How Long Does it Take to Foreclose on a Home in New Jersey?
by: Jonathan Goldsmith Cohen
Until this year, it took about three years for a property to go into foreclosure and be sold at a sheriff’s sale after a homeowner stopped making regular mortgage payments. New Jersey had one of the slowest time frames for foreclosures in the nation. This lulled many delinquent homeowners into a false sense of security, or at the least, the ability to avoid dealing with their delinquent mortgage and pending foreclosure for a significant period of time. It also provided the luxury of time when attempting a mortgage modification.
Recently, New Jersey put new guidelines into place for foreclosures. Under these guidelines, at present, foreclosure takes about nine months. This means that if you stop making your mortgage payment today, in nine months judgment could be entered against you at the conclusion of a foreclosure action in Chancery court. You could quickly find yourself forced to move out of your home.
The faster foreclosure timeframe in New Jersey should be a call to action for delinquent homeowners. Unless you have the ability to make a lump sum payment to catch up on your back mortgage payments and stay current on them for the remainder of the term of the loan, the only way to stop a foreclosure action is to file a Chapter 7 or Chapter 13 Bankruptcy.
Once the foreclosure action is stopped by filing a Chapter 7 or Chapter 13 Bankruptcy, a mortgage modification can be pursued under the bankruptcy court’s Loss Mitigation program. The bankruptcy court’s program provides a mechanism bound by court order that brings together the bank’s lawyers and contact people at the bank with your bankruptcy lawyer to attempt a mortgage modification. It also provides a secure web portal to submit documents through and for communication between the parties. More information on the program can be found here:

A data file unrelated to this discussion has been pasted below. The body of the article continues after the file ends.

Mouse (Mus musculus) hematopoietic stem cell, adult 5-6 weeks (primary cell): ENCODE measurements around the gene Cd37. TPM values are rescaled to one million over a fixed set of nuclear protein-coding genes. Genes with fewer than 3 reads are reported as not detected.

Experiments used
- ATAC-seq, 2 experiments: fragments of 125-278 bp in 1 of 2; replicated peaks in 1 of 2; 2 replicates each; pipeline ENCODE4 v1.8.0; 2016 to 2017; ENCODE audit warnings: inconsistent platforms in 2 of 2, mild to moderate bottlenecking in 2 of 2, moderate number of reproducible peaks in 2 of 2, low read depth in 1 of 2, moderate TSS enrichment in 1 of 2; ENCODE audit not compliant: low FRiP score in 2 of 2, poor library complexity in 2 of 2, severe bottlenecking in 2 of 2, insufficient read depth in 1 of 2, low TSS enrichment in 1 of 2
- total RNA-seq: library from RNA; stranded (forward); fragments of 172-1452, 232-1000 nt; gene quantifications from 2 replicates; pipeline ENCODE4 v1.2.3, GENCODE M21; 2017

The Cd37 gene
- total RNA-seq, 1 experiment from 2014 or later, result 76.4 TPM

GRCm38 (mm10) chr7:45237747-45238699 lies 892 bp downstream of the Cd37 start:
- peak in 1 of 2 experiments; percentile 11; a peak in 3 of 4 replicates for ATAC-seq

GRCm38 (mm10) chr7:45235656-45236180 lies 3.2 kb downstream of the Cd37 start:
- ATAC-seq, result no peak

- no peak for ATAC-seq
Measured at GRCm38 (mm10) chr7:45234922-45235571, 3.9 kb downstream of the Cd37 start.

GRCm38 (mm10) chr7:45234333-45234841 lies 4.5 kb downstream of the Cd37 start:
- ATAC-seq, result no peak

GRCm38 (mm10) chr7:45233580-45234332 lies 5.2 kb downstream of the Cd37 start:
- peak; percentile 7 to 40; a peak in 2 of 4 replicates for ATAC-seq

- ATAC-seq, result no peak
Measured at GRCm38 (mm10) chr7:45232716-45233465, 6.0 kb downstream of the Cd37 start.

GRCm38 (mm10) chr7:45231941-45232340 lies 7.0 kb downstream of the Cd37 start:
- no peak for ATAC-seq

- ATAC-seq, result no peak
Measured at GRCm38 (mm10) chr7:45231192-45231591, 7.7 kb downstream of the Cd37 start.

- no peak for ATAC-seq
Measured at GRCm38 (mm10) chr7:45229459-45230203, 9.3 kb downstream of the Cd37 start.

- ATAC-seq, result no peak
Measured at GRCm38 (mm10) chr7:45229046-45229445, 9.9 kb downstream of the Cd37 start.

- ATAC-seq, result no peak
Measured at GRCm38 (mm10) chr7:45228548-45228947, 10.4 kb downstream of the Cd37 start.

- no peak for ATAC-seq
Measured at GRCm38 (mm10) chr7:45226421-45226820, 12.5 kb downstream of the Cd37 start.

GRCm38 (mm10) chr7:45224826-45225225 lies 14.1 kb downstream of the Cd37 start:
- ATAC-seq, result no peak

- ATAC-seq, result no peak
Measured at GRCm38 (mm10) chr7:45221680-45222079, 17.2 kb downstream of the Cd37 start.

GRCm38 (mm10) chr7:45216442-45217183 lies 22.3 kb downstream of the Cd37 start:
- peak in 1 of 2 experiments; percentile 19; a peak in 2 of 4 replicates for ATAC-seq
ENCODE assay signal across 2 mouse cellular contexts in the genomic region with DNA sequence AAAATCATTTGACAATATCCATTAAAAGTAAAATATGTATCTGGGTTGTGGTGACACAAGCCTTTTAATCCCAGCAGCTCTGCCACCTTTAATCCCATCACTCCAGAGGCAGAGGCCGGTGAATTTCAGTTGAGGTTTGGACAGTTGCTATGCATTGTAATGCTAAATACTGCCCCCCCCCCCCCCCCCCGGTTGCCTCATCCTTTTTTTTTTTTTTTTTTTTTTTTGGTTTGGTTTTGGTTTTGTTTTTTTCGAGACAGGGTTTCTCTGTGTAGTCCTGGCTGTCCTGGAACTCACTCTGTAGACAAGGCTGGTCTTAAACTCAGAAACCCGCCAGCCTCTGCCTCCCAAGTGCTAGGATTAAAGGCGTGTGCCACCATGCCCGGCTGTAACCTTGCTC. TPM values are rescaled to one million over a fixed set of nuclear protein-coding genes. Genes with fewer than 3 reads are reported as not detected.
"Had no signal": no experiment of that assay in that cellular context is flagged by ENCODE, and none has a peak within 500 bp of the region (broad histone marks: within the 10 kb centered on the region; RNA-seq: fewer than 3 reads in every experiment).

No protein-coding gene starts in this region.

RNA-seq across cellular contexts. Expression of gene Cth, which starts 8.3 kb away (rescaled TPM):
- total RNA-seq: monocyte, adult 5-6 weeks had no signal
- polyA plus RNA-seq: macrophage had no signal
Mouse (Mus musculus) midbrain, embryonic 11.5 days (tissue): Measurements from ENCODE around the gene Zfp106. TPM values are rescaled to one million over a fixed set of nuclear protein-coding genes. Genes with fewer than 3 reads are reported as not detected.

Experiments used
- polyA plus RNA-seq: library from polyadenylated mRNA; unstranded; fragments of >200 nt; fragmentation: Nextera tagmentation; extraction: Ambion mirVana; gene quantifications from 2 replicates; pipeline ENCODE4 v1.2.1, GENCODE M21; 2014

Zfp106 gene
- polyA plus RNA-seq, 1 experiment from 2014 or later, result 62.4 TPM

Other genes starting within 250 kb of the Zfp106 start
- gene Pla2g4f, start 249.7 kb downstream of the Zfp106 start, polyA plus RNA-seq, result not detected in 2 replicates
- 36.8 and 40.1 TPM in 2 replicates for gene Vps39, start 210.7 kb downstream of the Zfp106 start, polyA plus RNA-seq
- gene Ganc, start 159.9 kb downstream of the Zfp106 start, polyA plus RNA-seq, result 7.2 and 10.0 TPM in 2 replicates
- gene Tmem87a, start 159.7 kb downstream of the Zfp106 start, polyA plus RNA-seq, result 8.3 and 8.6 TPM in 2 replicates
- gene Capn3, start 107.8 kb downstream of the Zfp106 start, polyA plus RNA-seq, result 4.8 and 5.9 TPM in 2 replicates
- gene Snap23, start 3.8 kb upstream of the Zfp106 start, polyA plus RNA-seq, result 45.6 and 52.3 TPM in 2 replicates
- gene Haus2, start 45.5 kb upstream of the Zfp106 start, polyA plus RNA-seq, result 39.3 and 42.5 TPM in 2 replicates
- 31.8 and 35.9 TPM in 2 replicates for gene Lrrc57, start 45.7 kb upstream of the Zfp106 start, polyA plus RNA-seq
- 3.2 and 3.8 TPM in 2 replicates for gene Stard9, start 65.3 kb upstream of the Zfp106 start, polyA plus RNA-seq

Instead of a mortgage modification though, in my opinion, Chapter 13 Bankruptcy is the best way to catch up on your delinquent mortgage. Chapter 13 Bankruptcy obligates your mortgage lender(s) to start accepting payments again and to consider you current on your mortgage. You are then at no risk of foreclosure. You make up your back mortgage payments through the Chapter 13 Bankruptcy plan with monthly payments to the bankruptcy trustee spread out over up to 60 months.